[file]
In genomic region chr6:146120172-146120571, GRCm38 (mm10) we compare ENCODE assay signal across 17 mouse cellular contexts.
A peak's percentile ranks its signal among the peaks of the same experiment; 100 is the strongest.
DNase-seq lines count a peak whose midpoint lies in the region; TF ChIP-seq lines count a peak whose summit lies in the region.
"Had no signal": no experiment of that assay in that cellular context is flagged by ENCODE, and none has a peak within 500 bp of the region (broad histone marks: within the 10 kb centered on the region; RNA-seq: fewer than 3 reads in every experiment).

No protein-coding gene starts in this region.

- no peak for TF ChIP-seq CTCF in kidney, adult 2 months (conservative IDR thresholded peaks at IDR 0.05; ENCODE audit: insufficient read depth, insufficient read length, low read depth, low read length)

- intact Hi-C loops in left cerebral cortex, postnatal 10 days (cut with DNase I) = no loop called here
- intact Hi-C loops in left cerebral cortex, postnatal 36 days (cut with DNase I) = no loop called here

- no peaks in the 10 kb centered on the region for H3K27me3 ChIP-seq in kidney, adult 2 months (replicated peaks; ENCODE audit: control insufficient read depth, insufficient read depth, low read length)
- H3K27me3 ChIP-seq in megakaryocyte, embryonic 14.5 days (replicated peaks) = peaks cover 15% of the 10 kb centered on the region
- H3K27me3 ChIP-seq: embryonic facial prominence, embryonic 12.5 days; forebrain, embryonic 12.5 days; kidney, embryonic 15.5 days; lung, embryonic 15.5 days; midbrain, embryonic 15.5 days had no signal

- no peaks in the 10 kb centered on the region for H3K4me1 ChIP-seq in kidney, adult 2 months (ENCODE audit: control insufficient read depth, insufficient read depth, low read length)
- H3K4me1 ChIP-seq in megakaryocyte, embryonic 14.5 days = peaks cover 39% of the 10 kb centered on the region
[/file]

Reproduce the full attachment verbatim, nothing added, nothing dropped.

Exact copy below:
In genomic region chr6:146120172-146120571, GRCm38 (mm10) we compare ENCODE assay signal across 17 mouse cellular contexts.
A peak's percentile ranks its signal among the peaks of the same experiment; 100 is the strongest.
DNase-seq lines count a peak whose midpoint lies in the region; TF ChIP-seq lines count a peak whose summit lies in the region.
"Had no signal": no experiment of that assay in that cellular context is flagged by ENCODE, and none has a peak within 500 bp of the region (broad histone marks: within the 10 kb centered on the region; RNA-seq: fewer than 3 reads in every experiment).

No protein-coding gene starts in this region.

- no peak for TF ChIP-seq CTCF in kidney, adult 2 months (conservative IDR thresholded peaks at IDR 0.05; ENCODE audit: insufficient read depth, insufficient read length, low read depth, low read length)

- intact Hi-C loops in left cerebral cortex, postnatal 10 days (cut with DNase I) = no loop called here
- intact Hi-C loops in left cerebral cortex, postnatal 36 days (cut with DNase I) = no loop called here

- no peaks in the 10 kb centered on the region for H3K27me3 ChIP-seq in kidney, adult 2 months (replicated peaks; ENCODE audit: control insufficient read depth, insufficient read depth, low read length)
- H3K27me3 ChIP-seq in megakaryocyte, embryonic 14.5 days (replicated peaks) = peaks cover 15% of the 10 kb centered on the region
- H3K27me3 ChIP-seq: embryonic facial prominence, embryonic 12.5 days; forebrain, embryonic 12.5 days; kidney, embryonic 15.5 days; lung, embryonic 15.5 days; midbrain, embryonic 15.5 days had no signal

- no peaks in the 10 kb centered on the region for H3K4me1 ChIP-seq in kidney, adult 2 months (ENCODE audit: control insufficient read depth, insufficient read depth, low read length)
- H3K4me1 ChIP-seq in megakaryocyte, embryonic 14.5 days = peaks cover 39% of the 10 kb centered on the region